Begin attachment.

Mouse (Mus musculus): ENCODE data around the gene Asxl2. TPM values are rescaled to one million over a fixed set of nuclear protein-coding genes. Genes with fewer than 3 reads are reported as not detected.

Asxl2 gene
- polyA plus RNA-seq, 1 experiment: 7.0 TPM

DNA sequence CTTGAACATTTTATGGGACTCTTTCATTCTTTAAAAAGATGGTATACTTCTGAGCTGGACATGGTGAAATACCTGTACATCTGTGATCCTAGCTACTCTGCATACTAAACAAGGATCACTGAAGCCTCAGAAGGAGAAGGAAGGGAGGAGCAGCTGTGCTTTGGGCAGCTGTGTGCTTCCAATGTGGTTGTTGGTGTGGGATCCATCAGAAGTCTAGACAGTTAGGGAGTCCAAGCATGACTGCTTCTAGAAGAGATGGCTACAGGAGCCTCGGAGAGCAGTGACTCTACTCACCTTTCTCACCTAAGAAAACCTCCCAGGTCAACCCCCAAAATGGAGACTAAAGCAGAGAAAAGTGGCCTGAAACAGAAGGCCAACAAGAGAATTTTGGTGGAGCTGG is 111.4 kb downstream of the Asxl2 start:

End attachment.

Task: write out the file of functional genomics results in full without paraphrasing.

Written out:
Mouse (Mus musculus): ENCODE data around the gene Asxl2. TPM values are rescaled to one million over a fixed set of nuclear protein-coding genes. Genes with fewer than 3 reads are reported as not detected.

Asxl2 gene
- polyA plus RNA-seq, 1 experiment: 7.0 TPM

DNA sequence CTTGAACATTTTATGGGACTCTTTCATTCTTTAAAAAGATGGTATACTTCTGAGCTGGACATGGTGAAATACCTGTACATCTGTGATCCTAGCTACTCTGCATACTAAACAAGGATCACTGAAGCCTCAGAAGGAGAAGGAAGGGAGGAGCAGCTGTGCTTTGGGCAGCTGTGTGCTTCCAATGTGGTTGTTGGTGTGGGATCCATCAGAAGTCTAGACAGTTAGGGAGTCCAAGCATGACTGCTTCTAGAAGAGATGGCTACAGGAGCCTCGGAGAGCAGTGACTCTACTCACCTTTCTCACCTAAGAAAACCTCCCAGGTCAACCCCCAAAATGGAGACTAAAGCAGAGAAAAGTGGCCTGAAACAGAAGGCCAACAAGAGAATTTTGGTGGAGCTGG is 111.4 kb downstream of the Asxl2 start: